AskDefine | Define marketplaces

User Contributed Dictionary



  1. Plural of marketplace

Extensive Definition

A marketplace is the space, actual or metaphorical, in which a market operates. The term is also used in a trademark law context to denote the actual consumer environment, ie. the 'real world' in which products and services are provided and consumed.

Marketplaces and street markets

A marketplace is a location where goods and services are exchanged. The traditional market square is a city square where traders set up stalls and buyers browse the merchandise. This kind of market is very old, and countless such markets are still in operation around the whole world.
  • In the USA such markets fell out of favor, but renewed interest in local food has caused the reinvention of this type of market, called farmers' markets, in many towns and cities.
  • In continental Europe, especially in France and Britain, street markets, as well as "marketplaces" (covered places where merchants have stalls, but not entire stores) are commonplace. Both resellers and producers sell their wares to the public.
  • Markets are often temporary, with stalls only present for one or two days a week ("market days"), however some (such as Camden Market in London, UK) are open every day of the week. Such markets are normally specialist—the various stalls of Camden Market, along with the shops associated with it, sell a variety of alternative lifestyle products ranging from clothes and jewellery to CDs, instruments and furniture. An example of a large market is Chatuchak weekend market in Bangkok.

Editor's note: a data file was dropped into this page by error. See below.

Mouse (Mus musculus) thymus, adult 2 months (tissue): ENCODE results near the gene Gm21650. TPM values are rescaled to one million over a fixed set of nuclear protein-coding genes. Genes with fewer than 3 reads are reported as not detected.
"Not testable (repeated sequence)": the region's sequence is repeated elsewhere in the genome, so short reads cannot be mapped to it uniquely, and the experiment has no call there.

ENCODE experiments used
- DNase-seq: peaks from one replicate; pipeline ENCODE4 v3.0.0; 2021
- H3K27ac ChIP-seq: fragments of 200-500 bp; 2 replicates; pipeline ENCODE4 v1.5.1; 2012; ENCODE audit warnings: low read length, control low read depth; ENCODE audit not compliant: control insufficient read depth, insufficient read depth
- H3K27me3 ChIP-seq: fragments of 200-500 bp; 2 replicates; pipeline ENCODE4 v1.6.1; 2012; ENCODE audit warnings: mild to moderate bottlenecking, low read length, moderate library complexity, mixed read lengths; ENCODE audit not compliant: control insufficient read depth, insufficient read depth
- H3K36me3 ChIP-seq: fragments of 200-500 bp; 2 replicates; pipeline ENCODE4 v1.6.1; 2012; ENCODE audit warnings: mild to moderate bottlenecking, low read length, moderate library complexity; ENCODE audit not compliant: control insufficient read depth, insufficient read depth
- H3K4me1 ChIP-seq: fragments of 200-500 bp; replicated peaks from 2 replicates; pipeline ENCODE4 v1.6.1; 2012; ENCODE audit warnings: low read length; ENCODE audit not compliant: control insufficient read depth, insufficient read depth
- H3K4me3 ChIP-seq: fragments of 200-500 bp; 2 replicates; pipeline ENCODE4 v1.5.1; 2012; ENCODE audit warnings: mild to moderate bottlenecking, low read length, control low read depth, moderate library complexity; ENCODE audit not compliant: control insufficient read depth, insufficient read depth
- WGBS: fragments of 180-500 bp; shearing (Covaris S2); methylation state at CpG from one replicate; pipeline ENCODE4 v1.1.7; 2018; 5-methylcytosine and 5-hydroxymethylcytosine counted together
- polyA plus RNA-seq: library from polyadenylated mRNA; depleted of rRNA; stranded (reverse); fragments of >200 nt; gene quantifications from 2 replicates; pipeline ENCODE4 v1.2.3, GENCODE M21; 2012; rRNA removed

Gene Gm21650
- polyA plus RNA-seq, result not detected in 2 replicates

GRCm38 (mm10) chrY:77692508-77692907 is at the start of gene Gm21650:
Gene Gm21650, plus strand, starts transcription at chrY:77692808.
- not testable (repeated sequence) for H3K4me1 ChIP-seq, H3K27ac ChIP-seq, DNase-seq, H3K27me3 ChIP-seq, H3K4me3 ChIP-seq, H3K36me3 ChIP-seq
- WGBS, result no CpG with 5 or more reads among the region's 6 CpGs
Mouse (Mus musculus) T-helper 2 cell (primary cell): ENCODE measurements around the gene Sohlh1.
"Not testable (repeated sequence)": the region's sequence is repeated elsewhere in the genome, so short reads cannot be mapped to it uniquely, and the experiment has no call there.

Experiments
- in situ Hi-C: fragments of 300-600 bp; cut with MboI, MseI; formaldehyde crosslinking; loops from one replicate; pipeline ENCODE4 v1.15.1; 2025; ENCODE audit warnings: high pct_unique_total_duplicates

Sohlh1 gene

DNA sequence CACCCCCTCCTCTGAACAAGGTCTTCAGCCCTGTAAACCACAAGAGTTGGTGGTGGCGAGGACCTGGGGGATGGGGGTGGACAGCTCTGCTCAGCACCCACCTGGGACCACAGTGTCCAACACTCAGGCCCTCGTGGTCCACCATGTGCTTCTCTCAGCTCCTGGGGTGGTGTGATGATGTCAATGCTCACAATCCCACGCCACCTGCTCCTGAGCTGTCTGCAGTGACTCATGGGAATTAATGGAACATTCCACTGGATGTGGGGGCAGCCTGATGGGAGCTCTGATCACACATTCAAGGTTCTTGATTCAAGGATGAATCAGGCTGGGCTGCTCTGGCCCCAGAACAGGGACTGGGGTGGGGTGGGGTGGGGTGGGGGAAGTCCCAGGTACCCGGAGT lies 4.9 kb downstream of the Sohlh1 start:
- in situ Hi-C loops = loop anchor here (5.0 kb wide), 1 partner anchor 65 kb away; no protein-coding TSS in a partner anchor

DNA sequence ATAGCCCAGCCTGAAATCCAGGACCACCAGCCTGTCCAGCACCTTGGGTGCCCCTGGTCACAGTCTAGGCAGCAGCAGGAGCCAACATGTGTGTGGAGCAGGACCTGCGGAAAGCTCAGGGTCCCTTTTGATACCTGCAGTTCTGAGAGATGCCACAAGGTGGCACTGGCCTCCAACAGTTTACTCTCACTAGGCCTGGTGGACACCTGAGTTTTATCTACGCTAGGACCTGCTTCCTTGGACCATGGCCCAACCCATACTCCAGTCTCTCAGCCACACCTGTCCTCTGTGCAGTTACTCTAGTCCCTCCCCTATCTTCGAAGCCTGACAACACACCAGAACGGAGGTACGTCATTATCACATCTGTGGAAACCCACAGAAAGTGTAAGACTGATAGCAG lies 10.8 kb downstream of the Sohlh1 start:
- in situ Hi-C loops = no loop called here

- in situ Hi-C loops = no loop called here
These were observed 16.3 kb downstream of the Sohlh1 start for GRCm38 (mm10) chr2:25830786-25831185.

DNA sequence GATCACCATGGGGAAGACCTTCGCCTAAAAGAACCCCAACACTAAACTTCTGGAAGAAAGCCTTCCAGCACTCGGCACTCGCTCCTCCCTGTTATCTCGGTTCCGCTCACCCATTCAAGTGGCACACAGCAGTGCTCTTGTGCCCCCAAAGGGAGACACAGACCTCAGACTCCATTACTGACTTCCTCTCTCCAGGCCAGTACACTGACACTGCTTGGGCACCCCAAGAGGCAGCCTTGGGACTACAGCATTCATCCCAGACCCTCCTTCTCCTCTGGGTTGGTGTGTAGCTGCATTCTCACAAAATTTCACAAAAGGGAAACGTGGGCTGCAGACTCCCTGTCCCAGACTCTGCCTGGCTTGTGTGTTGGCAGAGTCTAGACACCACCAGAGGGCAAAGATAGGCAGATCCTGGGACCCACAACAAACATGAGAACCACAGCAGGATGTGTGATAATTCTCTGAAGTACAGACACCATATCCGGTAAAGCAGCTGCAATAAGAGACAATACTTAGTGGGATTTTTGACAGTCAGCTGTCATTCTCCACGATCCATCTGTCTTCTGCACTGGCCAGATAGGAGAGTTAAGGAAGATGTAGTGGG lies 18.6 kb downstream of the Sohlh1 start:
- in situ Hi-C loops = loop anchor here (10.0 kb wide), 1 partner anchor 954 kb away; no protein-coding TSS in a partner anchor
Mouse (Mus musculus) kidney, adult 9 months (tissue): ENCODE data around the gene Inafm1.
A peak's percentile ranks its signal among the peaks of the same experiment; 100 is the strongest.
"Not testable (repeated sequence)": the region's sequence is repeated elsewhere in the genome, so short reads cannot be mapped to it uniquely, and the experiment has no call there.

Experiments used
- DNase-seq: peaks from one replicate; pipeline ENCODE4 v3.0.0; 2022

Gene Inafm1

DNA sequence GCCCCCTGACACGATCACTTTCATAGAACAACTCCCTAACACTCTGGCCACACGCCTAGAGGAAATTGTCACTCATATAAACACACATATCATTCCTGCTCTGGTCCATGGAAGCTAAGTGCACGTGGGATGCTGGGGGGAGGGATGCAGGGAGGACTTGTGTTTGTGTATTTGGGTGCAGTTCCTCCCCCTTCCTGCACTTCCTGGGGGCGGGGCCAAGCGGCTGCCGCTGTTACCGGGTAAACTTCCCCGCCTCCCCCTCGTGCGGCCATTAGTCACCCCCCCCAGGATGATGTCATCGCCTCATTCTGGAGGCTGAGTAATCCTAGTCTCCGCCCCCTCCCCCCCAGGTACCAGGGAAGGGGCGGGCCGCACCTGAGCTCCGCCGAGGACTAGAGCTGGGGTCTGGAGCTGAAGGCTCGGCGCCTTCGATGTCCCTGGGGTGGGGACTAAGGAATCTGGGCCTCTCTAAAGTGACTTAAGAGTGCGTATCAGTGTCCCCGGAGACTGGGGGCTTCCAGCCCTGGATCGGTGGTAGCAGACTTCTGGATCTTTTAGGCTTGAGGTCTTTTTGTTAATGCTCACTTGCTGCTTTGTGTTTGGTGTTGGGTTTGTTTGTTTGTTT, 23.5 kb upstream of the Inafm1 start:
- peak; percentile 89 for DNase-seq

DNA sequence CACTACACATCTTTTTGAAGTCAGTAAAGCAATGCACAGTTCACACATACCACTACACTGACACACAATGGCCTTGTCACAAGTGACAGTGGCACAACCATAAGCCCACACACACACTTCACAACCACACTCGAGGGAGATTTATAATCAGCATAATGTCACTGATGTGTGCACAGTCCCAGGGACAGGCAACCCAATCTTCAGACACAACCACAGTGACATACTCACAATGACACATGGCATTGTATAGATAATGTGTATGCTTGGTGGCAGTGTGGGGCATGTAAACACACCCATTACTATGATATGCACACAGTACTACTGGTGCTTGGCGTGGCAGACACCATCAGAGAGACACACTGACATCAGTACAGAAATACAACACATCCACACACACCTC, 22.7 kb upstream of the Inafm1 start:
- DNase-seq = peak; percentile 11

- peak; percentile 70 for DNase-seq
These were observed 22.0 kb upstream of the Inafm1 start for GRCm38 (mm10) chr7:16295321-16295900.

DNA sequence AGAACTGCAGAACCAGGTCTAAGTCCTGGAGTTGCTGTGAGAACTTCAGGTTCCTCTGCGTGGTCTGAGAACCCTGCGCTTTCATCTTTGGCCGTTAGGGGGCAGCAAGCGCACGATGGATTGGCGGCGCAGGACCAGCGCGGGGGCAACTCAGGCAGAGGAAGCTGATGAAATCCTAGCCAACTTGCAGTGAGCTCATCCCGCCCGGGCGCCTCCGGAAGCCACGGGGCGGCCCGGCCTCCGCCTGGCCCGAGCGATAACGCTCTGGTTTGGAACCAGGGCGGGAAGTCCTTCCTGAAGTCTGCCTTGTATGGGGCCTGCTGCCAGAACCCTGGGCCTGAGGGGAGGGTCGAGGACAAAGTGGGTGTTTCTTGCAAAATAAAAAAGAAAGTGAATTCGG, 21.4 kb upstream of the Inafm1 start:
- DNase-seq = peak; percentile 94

• Some large markets have become permanent institutions comparable to shopping malls. One example is the huge Seventh-Kilometer Market near Odessa, Ukraine.
The Roman term for market, still in use in a related sense, is forum. The modern shopping mall can be seen as an extension of this concept.

Wholesale markets

A wholesale market is a market which primarily sells to traders such as caterers and small shopkeepers, rather than to members of the public, although members of the public are not necessarily excluded. London, England has several centuries old wholesale markets such as Smithfield Market and Billingsgate Fish Market.

Internet Marketplaces

The growing prevalence of internet access has enabled new markets to emerge online. Perhaps best known among these marketplaces is eBay, an enormous globally available auction house for products. The internet has also allowed less common marketplaces to thrive by connecting buyers and sellers from disparate locations. The formation of online marketplaces often occur quickly in response to social or economic trends.

See also

marketplaces in Italian: Marketplace
marketplaces in Norwegian: Torg
marketplaces in Polish: Targ
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